– By Caroline Falls –
In some good news for fleets ready to dispose of vehicles, Australian used-vehicle prices rebounded strongly in May. Still, they have more gains to make before reaching pre-COVID levels.
A new report by business intelligence group Moody’s Analytics showed used-vehicle prices rose 10.6 percent in May from April, following a drop of 14 percent in April from March. Moody’s partnered with Datium Insights, a unit of Pickles Auctions, to do the report.
“The auto industry was acutely impacted by the lockdowns imposed through plummeting demand for autos and transportation in general,” said the report’s author Michael Brisson in his introduction, adding, “The May comeback is a welcome sign that the economic reopening is taking hold.”
The price increase in May was better for cars than it was for trucks or utes. Car prices rose 11.2 percent; truck/ute prices rose 10.6 percent. The varying rebounds reflects a deeper fall for cars earlier in the pandemic, the report said.
“Supply constraints, the substitution effect, low fuel costs, and a decline in public transportation have all helped prices bounce back from April lows.”
Declines in new vehicles sales in the past 24 months, and an expected continuation of that trend, is likely to keep supply of used-vehicles coming to market tight. This will provide support for used vehicle prices.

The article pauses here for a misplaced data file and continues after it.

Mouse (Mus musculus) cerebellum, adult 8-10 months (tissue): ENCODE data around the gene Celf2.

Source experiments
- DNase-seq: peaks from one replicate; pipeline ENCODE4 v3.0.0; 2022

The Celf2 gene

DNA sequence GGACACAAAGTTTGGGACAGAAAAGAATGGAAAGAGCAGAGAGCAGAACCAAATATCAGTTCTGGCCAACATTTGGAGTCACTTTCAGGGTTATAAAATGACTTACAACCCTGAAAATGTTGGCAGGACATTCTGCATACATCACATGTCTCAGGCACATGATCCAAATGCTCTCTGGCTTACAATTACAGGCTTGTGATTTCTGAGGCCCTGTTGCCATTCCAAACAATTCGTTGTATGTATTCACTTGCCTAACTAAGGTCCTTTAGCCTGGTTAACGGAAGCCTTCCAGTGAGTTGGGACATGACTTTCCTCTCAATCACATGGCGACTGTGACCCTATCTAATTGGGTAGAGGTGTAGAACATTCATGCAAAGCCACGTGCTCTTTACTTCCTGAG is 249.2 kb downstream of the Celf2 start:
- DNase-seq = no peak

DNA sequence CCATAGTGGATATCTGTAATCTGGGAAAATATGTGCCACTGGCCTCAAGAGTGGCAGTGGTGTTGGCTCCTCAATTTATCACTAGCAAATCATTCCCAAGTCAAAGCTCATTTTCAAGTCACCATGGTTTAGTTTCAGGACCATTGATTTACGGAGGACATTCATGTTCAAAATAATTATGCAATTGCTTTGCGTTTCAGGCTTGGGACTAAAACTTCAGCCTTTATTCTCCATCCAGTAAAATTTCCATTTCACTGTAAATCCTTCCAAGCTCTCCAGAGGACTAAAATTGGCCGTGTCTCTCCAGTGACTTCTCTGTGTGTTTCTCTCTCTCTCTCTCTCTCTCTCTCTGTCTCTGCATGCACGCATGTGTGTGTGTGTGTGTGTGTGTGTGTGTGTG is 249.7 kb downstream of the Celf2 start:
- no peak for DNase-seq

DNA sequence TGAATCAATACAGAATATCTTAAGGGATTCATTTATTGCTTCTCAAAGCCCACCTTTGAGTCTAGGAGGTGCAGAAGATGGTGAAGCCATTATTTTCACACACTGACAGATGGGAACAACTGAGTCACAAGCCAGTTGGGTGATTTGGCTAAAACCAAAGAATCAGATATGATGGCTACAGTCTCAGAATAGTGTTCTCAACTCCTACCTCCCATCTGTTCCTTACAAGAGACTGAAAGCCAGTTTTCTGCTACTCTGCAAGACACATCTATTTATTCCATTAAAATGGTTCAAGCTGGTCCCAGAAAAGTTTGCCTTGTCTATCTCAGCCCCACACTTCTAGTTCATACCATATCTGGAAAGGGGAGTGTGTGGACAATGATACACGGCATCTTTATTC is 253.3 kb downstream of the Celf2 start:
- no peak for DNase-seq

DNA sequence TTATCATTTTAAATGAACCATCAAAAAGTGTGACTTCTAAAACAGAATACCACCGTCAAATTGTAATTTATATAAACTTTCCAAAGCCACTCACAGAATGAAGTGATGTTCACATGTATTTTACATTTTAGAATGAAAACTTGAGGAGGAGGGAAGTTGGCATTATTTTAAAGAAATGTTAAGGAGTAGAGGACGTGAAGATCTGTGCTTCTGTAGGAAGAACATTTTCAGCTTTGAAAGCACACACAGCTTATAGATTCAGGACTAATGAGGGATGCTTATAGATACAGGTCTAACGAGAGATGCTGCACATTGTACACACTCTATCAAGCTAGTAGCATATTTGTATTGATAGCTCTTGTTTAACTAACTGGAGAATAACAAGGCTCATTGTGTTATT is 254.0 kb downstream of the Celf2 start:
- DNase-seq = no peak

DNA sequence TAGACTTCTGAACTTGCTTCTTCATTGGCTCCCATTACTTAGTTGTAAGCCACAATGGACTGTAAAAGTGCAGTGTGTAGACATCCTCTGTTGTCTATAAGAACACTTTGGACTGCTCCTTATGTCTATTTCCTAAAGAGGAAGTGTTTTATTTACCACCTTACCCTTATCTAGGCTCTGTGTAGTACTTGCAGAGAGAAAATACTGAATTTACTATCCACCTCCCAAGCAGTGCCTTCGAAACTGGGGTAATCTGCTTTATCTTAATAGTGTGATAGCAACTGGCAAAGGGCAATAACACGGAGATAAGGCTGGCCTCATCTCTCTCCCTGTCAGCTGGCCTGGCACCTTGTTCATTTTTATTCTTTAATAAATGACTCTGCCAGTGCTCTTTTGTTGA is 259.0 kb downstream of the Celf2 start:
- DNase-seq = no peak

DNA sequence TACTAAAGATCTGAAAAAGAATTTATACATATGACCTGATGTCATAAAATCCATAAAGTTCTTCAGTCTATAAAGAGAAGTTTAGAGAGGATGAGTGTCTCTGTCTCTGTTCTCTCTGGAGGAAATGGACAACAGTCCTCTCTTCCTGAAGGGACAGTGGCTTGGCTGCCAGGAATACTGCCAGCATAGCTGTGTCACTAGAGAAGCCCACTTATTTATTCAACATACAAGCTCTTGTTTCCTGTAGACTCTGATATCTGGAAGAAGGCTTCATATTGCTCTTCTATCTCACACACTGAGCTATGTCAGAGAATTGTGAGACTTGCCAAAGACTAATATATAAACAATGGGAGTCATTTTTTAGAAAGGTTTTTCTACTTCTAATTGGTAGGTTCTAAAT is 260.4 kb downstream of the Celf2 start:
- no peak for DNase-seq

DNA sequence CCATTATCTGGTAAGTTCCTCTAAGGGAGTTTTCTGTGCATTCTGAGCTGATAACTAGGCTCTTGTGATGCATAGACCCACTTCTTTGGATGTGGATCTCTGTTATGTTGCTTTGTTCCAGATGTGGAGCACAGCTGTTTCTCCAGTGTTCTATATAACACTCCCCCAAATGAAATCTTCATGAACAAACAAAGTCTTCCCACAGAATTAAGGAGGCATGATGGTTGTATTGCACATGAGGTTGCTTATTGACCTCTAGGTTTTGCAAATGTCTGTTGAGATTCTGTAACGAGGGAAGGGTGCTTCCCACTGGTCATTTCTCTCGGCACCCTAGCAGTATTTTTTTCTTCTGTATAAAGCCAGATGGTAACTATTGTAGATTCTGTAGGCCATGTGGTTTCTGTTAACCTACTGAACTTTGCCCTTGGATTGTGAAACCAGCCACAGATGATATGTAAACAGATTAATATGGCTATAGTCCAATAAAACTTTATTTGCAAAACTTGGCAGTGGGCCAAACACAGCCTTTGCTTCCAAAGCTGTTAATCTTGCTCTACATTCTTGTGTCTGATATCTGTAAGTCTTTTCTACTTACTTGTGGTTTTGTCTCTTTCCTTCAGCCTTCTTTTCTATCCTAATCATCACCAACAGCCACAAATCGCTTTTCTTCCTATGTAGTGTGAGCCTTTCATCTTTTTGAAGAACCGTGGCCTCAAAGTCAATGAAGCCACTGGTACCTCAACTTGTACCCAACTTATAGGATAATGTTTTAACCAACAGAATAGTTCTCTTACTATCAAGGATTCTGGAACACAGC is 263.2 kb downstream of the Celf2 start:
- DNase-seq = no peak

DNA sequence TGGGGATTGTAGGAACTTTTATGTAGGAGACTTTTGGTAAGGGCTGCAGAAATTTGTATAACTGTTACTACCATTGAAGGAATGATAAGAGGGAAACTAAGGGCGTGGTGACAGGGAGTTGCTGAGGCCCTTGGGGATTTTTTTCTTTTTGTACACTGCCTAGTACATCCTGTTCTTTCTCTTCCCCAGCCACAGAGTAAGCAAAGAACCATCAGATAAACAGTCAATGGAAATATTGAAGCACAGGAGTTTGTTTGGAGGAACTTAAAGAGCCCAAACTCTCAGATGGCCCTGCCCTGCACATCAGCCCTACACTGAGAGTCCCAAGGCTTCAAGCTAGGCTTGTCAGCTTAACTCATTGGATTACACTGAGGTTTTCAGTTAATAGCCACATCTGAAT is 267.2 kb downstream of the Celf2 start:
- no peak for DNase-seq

“Pretty sure used car prices will be buoyant for least the next quarter and will be also driven by lower used vehicle volumes,” said Brendon Green, general manager at Pickles Auctions, commenting on the report.
“Supply of all new and used-vehicles is going to remain tight for next six months at least,” said David Lye, founder of , in a comment on LinkedIn. “New cars are certainly drying up. Isuzu, Ford, Toyota for example are all struggling to supply. Less cars coming in will have a flow-on effect to used cars.”
Green said the initiative of Datium and Moody’s to introduce a used-vehicle index had been positively received by fleet and finance customers.
Other drivers of improved used-vehicle prices include low-fuel costs and a plunge in public transport patronage. Low fuel prices damp demand for newer more fuel-efficient vehicles.Fuel prices are forecast to remain low in the foreseeable future as global energy demand remains depressed, said the report.
Concern amid the pandemic about health and safety of travelling on public transport is expected to persist until a vaccine is available. That concern underlines the move to favour driving, and even a trend to buy a second-hand cheap vehicle.
To be sure, Moody’s analytics doesn’t expect any significant price increase in the used-car market from here on.
“Continued economic stress will restrict price growth over the near to medium term despite the strong start to reopening,” the report concluded.
To see the full report click on the
— Caroline Falls is a freelance journalist, writing for Australian and international business publications. She can be contacted at firstname.lastname@example.org